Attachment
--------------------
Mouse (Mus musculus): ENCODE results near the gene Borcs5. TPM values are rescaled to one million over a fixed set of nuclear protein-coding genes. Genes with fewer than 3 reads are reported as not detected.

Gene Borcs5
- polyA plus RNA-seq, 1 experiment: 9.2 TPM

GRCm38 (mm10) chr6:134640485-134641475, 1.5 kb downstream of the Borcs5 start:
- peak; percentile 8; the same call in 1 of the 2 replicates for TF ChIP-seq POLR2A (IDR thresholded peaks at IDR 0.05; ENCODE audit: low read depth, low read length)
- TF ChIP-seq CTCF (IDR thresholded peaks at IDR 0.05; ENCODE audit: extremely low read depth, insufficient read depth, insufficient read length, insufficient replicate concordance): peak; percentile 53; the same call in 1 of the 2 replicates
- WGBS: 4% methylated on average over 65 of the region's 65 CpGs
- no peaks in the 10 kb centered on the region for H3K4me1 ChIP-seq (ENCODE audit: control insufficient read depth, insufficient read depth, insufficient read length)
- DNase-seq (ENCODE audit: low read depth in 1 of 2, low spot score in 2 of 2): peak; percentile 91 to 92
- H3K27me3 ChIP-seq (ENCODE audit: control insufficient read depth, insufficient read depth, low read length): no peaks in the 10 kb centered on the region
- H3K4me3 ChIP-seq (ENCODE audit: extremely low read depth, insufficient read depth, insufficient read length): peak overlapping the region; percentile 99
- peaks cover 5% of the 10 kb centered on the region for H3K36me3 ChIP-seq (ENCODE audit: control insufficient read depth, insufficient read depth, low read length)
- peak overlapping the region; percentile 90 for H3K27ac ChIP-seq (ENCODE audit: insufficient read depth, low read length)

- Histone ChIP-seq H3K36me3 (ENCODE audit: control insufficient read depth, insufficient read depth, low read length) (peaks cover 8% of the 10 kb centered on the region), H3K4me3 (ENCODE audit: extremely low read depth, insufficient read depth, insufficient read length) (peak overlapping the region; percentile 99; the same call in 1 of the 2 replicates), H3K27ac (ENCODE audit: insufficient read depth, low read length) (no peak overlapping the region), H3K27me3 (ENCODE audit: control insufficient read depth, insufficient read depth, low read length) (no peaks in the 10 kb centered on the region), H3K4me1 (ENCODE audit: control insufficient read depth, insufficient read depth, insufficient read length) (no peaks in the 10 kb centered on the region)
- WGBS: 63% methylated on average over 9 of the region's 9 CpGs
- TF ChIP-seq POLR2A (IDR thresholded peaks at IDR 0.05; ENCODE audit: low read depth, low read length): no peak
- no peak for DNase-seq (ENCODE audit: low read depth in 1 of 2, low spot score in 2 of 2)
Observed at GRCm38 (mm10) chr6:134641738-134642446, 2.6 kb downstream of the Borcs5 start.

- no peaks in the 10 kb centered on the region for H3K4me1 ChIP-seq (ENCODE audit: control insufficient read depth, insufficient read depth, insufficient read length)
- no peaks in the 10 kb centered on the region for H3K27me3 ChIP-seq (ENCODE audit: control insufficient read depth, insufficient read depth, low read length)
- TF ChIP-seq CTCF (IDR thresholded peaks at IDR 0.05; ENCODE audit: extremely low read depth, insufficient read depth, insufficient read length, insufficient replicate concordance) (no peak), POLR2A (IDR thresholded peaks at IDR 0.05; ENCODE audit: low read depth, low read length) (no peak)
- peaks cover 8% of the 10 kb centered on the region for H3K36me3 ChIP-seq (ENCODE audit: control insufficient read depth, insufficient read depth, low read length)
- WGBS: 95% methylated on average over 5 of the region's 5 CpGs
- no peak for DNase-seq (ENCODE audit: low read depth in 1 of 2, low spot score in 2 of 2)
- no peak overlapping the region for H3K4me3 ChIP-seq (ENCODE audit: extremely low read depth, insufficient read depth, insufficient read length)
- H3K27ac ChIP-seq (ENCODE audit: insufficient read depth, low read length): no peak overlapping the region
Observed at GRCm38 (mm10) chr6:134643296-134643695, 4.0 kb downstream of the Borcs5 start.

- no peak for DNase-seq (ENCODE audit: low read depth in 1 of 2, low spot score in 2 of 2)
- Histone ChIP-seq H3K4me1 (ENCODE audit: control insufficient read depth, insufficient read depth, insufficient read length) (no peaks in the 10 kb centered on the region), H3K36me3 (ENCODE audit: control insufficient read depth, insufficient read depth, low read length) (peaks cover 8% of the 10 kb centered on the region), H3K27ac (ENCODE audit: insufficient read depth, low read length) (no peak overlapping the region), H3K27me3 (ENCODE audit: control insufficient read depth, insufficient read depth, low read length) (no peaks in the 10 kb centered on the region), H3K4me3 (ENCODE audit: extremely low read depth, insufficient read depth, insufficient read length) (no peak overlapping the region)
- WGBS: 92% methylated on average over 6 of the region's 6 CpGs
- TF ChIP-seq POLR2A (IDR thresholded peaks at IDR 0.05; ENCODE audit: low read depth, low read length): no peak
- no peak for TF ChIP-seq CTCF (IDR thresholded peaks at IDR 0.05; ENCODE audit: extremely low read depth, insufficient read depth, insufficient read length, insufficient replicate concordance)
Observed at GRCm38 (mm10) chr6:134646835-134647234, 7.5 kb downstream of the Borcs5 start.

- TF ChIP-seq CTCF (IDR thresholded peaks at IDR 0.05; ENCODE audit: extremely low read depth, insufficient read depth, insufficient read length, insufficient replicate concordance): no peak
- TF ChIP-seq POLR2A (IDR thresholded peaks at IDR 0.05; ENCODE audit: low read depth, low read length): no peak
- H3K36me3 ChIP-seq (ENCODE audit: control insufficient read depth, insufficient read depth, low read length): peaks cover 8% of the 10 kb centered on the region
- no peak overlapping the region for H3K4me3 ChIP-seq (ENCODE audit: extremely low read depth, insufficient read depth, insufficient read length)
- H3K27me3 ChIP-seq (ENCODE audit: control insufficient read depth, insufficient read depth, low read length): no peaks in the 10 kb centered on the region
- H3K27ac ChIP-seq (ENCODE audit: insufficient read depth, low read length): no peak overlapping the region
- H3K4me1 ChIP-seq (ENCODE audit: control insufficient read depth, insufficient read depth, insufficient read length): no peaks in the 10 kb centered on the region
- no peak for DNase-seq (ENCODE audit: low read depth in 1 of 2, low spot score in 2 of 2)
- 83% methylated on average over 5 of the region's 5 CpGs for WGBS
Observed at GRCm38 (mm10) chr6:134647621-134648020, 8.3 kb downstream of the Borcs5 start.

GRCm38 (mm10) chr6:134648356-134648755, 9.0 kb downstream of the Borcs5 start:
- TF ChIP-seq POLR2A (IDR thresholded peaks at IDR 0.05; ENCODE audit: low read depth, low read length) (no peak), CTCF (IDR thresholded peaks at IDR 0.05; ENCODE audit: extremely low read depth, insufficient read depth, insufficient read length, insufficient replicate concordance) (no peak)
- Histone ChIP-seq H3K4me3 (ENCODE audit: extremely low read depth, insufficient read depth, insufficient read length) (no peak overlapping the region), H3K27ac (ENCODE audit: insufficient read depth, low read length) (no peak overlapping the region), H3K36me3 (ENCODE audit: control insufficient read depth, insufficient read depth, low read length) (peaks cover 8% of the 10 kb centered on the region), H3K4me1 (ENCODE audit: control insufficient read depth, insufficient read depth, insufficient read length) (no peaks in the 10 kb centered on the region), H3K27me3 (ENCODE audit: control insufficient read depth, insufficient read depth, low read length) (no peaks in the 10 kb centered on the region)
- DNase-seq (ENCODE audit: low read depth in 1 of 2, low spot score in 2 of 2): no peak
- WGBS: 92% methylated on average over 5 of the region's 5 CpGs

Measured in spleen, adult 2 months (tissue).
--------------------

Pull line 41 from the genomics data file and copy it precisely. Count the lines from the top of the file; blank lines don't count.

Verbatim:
- no peak for DNase-seq (ENCODE audit: low read depth in 1 of 2, low spot score in 2 of 2)